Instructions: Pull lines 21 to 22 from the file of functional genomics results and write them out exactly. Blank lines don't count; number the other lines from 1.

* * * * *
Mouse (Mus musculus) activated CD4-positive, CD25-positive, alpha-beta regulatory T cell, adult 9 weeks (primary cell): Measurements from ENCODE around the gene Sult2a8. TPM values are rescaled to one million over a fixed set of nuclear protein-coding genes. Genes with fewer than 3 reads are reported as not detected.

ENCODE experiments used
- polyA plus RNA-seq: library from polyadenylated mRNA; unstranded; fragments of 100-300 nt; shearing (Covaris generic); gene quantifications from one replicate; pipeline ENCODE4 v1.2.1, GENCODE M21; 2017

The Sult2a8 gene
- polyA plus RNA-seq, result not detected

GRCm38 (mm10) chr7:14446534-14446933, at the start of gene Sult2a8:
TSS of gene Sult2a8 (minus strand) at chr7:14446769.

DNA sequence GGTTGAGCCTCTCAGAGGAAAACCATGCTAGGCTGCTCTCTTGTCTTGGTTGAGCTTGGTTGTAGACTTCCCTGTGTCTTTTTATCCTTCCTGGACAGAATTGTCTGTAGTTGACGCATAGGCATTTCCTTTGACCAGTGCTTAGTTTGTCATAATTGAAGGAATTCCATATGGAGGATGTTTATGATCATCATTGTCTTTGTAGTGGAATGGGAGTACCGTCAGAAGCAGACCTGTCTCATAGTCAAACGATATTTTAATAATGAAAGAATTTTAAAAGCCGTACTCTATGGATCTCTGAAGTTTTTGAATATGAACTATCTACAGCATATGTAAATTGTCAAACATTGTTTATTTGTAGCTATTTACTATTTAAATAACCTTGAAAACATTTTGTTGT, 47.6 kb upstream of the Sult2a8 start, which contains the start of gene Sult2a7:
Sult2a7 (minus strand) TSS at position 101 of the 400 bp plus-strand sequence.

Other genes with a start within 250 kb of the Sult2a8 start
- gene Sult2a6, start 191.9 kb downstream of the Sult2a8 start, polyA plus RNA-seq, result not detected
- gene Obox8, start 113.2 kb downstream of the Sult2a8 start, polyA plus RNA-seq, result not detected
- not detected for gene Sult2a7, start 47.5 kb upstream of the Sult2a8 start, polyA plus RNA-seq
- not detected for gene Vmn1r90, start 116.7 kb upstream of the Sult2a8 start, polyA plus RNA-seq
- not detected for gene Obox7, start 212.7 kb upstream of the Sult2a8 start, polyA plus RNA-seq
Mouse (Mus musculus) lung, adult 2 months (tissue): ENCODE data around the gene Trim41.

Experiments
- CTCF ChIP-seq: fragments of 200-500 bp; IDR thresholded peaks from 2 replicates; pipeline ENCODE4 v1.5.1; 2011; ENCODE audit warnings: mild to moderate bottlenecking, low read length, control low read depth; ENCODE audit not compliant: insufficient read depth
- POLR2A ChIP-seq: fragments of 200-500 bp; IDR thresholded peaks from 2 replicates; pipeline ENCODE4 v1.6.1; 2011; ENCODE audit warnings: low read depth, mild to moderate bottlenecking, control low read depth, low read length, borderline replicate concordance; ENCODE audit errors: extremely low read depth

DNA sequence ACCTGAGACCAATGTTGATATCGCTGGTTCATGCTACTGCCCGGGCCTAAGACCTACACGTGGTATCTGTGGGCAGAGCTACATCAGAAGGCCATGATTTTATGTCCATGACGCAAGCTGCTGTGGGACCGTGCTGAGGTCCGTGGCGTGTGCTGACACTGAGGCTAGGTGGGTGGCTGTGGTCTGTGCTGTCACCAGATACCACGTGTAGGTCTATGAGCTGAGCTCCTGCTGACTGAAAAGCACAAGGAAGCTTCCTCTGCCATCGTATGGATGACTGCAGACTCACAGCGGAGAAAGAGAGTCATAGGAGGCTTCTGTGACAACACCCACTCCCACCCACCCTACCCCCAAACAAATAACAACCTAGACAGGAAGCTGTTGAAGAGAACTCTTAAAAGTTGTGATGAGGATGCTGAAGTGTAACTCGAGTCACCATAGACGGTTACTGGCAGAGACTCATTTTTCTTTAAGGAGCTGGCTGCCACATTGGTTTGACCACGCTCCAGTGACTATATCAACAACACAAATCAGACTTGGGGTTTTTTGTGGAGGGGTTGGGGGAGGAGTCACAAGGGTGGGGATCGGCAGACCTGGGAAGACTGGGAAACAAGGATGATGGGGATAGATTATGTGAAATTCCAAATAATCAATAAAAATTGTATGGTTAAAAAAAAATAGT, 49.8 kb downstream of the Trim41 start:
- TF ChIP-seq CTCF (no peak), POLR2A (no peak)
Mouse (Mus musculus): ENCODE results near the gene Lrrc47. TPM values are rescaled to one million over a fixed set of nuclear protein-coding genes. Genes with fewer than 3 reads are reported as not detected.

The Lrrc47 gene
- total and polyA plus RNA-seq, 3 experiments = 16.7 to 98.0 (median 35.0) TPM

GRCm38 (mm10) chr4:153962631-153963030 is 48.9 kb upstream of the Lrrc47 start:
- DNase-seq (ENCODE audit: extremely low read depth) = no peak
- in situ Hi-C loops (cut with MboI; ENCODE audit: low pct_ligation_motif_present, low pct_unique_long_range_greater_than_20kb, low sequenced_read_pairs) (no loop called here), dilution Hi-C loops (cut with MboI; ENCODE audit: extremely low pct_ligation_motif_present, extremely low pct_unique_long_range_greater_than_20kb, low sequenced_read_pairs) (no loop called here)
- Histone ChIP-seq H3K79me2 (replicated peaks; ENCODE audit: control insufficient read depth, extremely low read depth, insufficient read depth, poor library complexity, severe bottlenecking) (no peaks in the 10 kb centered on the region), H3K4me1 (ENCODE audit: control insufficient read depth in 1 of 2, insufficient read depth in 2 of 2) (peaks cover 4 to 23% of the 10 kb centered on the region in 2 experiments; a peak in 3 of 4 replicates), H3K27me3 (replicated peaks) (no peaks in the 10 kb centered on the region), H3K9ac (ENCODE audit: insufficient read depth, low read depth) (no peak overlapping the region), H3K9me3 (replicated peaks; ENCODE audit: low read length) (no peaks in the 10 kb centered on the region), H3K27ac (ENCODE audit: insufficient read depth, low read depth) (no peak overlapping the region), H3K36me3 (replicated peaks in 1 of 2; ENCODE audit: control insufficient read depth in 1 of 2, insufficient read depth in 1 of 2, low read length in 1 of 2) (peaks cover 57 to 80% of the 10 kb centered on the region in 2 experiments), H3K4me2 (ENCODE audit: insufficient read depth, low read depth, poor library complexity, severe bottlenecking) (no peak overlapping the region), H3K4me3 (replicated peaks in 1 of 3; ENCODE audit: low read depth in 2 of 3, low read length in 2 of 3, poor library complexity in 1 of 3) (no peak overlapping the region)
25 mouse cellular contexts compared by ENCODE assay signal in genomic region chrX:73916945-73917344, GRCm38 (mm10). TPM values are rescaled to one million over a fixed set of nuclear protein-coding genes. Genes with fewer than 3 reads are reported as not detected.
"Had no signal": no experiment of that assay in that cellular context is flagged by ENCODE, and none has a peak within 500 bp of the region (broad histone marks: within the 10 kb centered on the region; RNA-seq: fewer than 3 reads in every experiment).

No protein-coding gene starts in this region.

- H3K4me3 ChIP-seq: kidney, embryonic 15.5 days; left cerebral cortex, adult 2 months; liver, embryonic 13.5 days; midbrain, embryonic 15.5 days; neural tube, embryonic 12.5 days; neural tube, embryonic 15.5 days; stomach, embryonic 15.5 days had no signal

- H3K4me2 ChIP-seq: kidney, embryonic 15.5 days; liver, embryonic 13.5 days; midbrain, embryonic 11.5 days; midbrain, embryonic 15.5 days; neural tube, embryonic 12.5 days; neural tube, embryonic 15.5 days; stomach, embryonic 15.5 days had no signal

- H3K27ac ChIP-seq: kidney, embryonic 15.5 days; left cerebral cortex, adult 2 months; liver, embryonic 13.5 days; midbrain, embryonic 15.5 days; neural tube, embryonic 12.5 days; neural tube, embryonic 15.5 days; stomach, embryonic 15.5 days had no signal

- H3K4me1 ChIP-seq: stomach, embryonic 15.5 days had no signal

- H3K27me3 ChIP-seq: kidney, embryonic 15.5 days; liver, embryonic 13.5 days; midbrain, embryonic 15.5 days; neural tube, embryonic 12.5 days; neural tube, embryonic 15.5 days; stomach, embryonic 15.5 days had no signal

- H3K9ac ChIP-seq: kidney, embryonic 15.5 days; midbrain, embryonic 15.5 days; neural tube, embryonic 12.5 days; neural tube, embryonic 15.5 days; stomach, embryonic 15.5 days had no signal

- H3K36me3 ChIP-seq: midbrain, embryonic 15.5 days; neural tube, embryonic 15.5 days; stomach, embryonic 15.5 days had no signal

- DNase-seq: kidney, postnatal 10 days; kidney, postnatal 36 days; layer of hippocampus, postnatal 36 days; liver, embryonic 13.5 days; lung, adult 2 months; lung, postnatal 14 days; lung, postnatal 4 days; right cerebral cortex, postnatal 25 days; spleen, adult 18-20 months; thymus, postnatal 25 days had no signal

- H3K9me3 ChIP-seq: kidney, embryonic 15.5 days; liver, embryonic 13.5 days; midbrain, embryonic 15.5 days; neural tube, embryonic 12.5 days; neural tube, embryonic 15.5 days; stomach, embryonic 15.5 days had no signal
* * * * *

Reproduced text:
- TF ChIP-seq CTCF (no peak), POLR2A (no peak)
Mouse (Mus musculus): ENCODE results near the gene Lrrc47. TPM values are rescaled to one million over a fixed set of nuclear protein-coding genes. Genes with fewer than 3 reads are reported as not detected.